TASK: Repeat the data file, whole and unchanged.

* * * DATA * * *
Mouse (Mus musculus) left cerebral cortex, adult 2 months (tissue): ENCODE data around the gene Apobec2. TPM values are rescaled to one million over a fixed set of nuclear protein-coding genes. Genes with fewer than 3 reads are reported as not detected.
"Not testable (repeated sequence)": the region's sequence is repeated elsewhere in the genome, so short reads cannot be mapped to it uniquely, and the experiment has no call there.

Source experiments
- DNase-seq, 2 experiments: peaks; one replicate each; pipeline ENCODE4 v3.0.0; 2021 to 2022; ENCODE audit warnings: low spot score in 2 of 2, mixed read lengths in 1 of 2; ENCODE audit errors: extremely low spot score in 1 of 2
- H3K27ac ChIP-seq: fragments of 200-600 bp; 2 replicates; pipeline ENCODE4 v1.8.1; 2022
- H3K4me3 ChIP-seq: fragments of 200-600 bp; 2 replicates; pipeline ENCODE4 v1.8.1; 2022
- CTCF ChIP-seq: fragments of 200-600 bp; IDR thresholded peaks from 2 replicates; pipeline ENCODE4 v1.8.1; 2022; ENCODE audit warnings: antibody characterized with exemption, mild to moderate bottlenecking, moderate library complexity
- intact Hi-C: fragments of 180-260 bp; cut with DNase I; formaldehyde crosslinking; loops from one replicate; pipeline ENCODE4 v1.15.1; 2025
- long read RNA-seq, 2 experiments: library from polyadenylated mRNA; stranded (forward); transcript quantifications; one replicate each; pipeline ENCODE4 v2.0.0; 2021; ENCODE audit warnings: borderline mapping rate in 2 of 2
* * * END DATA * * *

Mouse (Mus musculus) left cerebral cortex, adult 2 months (tissue): ENCODE data around the gene Apobec2. TPM values are rescaled to one million over a fixed set of nuclear protein-coding genes. Genes with fewer than 3 reads are reported as not detected.
"Not testable (repeated sequence)": the region's sequence is repeated elsewhere in the genome, so short reads cannot be mapped to it uniquely, and the experiment has no call there.

Source experiments
- DNase-seq, 2 experiments: peaks; one replicate each; pipeline ENCODE4 v3.0.0; 2021 to 2022; ENCODE audit warnings: low spot score in 2 of 2, mixed read lengths in 1 of 2; ENCODE audit errors: extremely low spot score in 1 of 2
- H3K27ac ChIP-seq: fragments of 200-600 bp; 2 replicates; pipeline ENCODE4 v1.8.1; 2022
- H3K4me3 ChIP-seq: fragments of 200-600 bp; 2 replicates; pipeline ENCODE4 v1.8.1; 2022
- CTCF ChIP-seq: fragments of 200-600 bp; IDR thresholded peaks from 2 replicates; pipeline ENCODE4 v1.8.1; 2022; ENCODE audit warnings: antibody characterized with exemption, mild to moderate bottlenecking, moderate library complexity
- intact Hi-C: fragments of 180-260 bp; cut with DNase I; formaldehyde crosslinking; loops from one replicate; pipeline ENCODE4 v1.15.1; 2025
- long read RNA-seq, 2 experiments: library from polyadenylated mRNA; stranded (forward); transcript quantifications; one replicate each; pipeline ENCODE4 v2.0.0; 2021; ENCODE audit warnings: borderline mapping rate in 2 of 2